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Japanese Cabinet Reshuffled; Koriki Jojima New Finance Minister

Japanese Prime Minister Yoshihiko Noda on Monday replaced more than half of his Cabinet Ministers, bringing Koriki Jojima, former Diet (Parliament) Affairs Chief of the Ruling Democratic Party Of Japan (DPJ), as Finance Minister.

Noda retained eight of his Cabinet colleagues, including Foreign Minister Koichiro Gemba, Trade & Industry Minister Yukio Edano and Chief Cabinet Secretary Osamu Fujimura in his third Cabinet reshuffle since he came to power an year ago.

Deputy Prime Minister Katsuya Okada will continue as Social Security & Tax Reform as well as Administrative Reform Minister. Satoshi Morimoto will also remain as Defense Minister, Japanese media reported.

Former DPJ acting Secretary-General Shinji Tarutoko will be the new Minister for Internal Affairs and Communications. He will also double as Okinawa and Northern Territories Affairs Minister. Former Foreign Minister Makiko Tanaka has come back to the Cabinet as Education Minister.

Former DPJ policy chief Seiji Maehara was appointed Minister for National Policy, Economic Affairs & Fiscal Policy. Mikio Shimoji, Secretary-General of the junior coalition partner People's New Party, will take over as Minister for Postal Reform & Disaster Management.

All existing Ministers tendered their resignations ahead of the Cabinet reshuffle. The new Ministers will be inaugurated after an attestation ceremony at the Imperial Palace on Monday evening.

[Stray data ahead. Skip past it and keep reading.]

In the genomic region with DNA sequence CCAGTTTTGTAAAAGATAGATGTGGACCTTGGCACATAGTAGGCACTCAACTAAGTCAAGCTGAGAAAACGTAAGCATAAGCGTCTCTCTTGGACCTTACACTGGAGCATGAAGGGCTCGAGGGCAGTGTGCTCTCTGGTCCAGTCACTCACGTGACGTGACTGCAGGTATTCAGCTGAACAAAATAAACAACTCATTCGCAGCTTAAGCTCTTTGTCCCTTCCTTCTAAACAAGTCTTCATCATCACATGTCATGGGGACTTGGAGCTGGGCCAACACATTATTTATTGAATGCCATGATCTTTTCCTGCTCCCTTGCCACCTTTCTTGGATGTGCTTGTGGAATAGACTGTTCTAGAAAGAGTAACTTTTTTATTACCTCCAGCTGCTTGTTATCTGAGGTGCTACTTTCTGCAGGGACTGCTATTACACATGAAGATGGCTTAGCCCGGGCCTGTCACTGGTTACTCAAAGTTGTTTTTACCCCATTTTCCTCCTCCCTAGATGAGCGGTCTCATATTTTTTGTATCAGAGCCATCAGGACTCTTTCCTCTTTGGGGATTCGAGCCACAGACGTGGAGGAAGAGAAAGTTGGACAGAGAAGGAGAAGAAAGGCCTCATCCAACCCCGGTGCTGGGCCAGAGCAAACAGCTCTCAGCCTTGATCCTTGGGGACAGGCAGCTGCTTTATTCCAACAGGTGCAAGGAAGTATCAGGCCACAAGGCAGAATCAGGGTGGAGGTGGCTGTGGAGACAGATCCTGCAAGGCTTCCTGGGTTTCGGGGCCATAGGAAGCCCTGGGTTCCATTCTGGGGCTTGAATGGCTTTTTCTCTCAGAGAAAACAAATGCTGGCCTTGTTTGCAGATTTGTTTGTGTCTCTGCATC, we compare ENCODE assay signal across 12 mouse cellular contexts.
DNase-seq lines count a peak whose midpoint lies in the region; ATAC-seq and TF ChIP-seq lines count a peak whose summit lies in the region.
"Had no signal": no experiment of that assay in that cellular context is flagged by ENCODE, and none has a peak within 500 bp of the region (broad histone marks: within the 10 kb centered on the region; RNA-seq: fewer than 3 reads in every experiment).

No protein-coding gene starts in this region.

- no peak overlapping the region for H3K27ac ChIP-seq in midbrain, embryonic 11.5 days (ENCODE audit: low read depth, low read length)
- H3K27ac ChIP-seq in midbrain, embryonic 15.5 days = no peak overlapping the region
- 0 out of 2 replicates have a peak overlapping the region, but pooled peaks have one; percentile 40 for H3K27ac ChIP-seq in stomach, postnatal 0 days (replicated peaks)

Announcing the reshuffle, Noda told a news conference in Tokyo that he had been carefully considering personnel changes since his re-election as DPJ President last month.

He said the reshuffle was undertaken with the aim of deepening collaboration within the government and ruling parties to better tackle mounting issues at home and abroad.

Referring to Japan's territorial disputes with South Korea and China, Noda reiterated Japan's position that the Takeshima islands in the Sea of Japan were Japanese territory, both historically and under international law. He noted that the islands were effectively controlled by South Korea, which refused to jointly bring the dispute before the International Court of Justice. Japan's stance is to settle the matter once and for all through the court, he added.

On dispute on the Senkaku Islands in the East China Sea, Noda said the islands were "inherent Japanese territory," both historically and under international law. Since Japan actually controls the islands, no territorial issue exists, he said and stressed the importance of seeking ways to ease tensions with China through dialog.

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